Unfortunately, most of the interpretations and observations regarding the judgment of Supreme Court were directed towards Section 66A alone and the issue of cyber law due diligence was totally ignored. This has serious ramifications for all cyber victims whose locus standi has been taken away by the Supreme Court to approach the Intermediary.

It is of utmost importance that this issue must be discussed in great detail and then taken up before the Supreme Court through a review petition. Similarly, the collective inputs can also be shared with Indian government and Parliament so that they can come up with a more potent and effective cyber law due diligence requirement in India.

If you are a cyber victim or you know a person who has been a cyber victim, please share your views through this petition and survey. Your views would shape the cyber law of India and make it more meaningful. If you have ever suffered from harassment over e-mail, SMS, chatting, Social media, etc or you know a person who has been so harassed, then please share your views at the petition/survey page. Collectively let us make a responsible cyber society and culture in India.

Thursday, November 26, 2015

The First Constitution Day Of India On 26th November 2015

Constitution is an important document for any nation. It is the grundnorm around which all other legal, administrative and judicial aspects revolve. Constitution also lays down the boundaries and parameters for the rights and obligations of various stakeholders governed by the same. This makes the Constitution the supreme authority that has to be looked at and acted upon in all circumstances.

India decided to celebrate the Constitution Day on 26th November each year. The first Constitution Day was celebrated by India on 26th November 2015. It corresponds with the anniversary of the adoption of the Constitution of India by the Constituent Assembly of India on 26th November 1949. The Constitution of India came into force on 26th January 1950.

The main objective of celebration of Constitution Day is to spread awareness about Constitution of India. Perry4Law Organisation (P4LO) is on the forefront of spreading awareness about Constitution of India and legal issues for many years. We have launched many dedicated blogs for different aspects of Indian and foreign laws covering the Constitutional issues pertaining to Indian and Foreign Constitutions.

Perry4Law Organisation (P4LO) recently celebrated the first Constitution Day of India on 26th November 2015. We believe that the best way to celebrate the first Constitution Day of India was to launch a dedicated online portal for establishing the first ever Virtual Law Campus (VLC) of India.

Dedicated websites in this regard would be made operational very soon and few of these websites can be accessed here1, here2 and here3. Two dedicated blogs have also be launched in this regard and the same can be accessed at blog1 and blog2. This is in addition to the already existing initiative titled Virtual Legal Education Campus (VLEC) of India.

Our aim is to help Indian Government in establishing the first ever Techno Legal Framework for India that incorporates the Constitutional Principles and Philosophy. Modern day legal issues are very complicated in nature. Information and communication technology (ICT) has added many complexities before the legal systems of various jurisdictions. Areas like cyber law, cyber security, cyber forensics, e-discovery, e-courts, online dispute resolution (ODR), etc are alien concepts for Constitutions around the world. Nevertheless, there impact upon Constitutional protections and obligations is inevitable.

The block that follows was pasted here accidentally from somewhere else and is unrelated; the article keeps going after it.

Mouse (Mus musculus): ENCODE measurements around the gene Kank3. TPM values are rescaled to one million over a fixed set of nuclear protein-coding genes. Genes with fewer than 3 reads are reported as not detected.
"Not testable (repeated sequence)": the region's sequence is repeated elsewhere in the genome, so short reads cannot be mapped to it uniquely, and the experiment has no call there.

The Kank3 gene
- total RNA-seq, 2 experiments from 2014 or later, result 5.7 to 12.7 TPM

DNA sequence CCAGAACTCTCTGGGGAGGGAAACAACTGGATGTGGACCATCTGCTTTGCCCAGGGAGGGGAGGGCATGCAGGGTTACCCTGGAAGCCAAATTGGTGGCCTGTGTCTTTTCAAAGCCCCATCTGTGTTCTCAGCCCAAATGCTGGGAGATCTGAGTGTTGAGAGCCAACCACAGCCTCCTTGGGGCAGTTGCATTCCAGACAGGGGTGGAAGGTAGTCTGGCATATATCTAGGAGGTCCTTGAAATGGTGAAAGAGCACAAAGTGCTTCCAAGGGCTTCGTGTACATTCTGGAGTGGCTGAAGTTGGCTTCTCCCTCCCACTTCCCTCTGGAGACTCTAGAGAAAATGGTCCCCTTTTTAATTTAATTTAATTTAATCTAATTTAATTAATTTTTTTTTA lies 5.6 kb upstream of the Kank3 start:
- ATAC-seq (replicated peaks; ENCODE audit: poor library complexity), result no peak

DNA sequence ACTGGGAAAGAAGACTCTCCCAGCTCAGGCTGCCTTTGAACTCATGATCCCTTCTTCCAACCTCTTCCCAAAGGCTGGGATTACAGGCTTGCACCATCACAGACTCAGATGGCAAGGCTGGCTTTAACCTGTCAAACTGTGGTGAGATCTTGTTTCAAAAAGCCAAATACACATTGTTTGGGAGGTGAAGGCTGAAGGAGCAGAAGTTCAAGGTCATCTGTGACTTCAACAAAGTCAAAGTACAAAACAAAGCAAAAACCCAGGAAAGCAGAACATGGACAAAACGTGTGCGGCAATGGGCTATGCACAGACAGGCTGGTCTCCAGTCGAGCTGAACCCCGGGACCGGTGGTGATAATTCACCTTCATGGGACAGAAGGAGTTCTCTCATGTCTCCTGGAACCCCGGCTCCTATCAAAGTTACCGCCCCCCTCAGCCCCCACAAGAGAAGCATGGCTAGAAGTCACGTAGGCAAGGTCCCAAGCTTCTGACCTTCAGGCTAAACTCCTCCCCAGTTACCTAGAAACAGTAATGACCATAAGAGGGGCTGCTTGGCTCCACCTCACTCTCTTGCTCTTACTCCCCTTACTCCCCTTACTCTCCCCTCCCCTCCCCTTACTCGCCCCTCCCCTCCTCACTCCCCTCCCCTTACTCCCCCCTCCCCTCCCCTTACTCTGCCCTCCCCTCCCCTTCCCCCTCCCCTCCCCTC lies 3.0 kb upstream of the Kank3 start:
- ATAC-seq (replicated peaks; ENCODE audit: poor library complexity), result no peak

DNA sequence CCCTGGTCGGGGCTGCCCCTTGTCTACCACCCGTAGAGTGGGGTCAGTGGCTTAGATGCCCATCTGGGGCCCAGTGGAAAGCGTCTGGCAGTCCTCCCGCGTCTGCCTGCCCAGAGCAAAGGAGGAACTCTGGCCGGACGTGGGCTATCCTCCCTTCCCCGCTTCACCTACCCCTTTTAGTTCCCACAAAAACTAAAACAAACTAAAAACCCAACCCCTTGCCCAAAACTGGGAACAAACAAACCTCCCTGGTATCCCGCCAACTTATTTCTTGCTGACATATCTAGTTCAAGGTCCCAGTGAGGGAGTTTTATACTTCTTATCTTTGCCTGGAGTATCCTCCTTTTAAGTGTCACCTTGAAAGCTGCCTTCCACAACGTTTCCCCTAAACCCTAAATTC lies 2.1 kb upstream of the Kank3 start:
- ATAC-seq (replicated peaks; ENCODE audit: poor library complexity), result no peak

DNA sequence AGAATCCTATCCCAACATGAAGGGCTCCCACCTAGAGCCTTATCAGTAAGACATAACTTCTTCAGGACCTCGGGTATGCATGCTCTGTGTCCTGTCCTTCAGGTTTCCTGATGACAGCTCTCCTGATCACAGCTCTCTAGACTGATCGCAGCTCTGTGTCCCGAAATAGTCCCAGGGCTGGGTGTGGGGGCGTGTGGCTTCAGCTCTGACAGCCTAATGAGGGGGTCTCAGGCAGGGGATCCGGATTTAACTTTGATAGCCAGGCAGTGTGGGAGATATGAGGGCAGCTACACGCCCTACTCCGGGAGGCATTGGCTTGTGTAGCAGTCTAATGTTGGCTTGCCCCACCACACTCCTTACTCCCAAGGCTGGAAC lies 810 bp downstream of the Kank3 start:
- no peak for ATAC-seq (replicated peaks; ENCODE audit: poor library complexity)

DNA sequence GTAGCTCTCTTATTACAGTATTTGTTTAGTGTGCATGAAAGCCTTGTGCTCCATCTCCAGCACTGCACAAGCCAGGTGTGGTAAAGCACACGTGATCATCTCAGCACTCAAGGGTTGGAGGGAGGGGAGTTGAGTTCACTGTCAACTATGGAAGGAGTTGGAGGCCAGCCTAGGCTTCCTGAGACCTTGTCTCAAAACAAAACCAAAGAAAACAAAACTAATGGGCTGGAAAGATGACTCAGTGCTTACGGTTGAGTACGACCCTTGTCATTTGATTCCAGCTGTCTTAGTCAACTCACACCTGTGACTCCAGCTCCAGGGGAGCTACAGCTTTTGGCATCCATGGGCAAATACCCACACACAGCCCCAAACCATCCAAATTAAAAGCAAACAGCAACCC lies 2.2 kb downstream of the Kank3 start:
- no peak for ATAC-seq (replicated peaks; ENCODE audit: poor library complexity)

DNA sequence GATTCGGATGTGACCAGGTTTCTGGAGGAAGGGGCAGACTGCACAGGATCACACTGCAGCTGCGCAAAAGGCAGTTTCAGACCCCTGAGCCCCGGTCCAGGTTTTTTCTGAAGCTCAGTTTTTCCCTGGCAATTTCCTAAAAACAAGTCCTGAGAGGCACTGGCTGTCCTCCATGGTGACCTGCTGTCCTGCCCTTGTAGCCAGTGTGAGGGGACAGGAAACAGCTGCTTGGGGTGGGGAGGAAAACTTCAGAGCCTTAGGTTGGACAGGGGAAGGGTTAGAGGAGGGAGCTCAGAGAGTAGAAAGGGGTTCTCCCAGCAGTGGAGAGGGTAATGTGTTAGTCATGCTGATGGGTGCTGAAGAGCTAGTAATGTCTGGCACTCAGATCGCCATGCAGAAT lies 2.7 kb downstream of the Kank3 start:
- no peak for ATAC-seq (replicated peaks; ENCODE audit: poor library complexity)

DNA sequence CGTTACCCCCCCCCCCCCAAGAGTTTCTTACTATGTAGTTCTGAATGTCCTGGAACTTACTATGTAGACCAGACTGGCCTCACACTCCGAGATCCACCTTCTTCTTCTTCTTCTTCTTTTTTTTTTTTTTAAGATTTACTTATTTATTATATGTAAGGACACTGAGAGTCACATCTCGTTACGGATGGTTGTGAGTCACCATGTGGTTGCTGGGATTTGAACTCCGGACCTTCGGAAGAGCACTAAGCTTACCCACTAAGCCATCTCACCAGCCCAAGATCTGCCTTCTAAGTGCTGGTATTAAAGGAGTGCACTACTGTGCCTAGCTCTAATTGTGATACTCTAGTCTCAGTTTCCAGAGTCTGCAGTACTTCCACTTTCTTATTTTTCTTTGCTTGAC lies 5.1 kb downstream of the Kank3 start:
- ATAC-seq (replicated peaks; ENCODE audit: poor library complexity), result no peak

Perry4Law Organisation (P4LO) along with its premier Techno Legal Segment known as Perry4Law's Techno Legal Base (PTLB) have been spreading Techno Legal awareness in India and foreign jurisdictions. PTLB Virtual Campus is a unique online Techno Legal Skills Development and training initiative of PTLB. It is working in additional to the Virtual Law Campus (VLC) launched by P4LO. Collectively, the techno legal issues of Indian Constitution would be discussed and taught by us.

We also intend to make the Digital India and E-Governance projects of India Government successful. Presently, the Digital India project is suffering from many shortcomings and they must be removed immediately for the successful implementation of the same. It is logical to add Digital India objectives to Indian Constitution to make it modern and contemporary and Perry4Law Organisation (P4LO) and PTLB have been working in this direction. We hope various stakeholders would find our initiatives and efforts useful.

Wednesday, November 25, 2015

Twitter Continues Censoring Digital India Related Dissenting Tweets

Twitter has been censoring dissenting Digital India related tweets for long. The same continues till the writing of this article i.e. 25-11-2015. Just like Twitter is screening out the dissenting tweets from its popular timeline, we are also updating our readers about this issue. We would continue to update about this issue from time to time and at different platforms.

Twitter is a platform where you can exercise your rights to speech and expression in the best possible manner. This is so because you need not to write along write up or article to press your viewpoint. All you need is a small opinion or statement that can be liked or ignored by the twitter community. This is a democratic process where viewpoints are considered by the community to update themselves about the positive and negative aspects of an issue.

Twitter has little role to play in this democratic process but this is not true in all cases. Twitter has also no business to curb civil liberties in cyberspace but even that is happening. For instance, Twitter has been censoring and removing dissenting and critical tweet about the Digital India project of Indian government. This is happening almost in real time and tweets posted few hours back are removed by Twitter as a regular practice.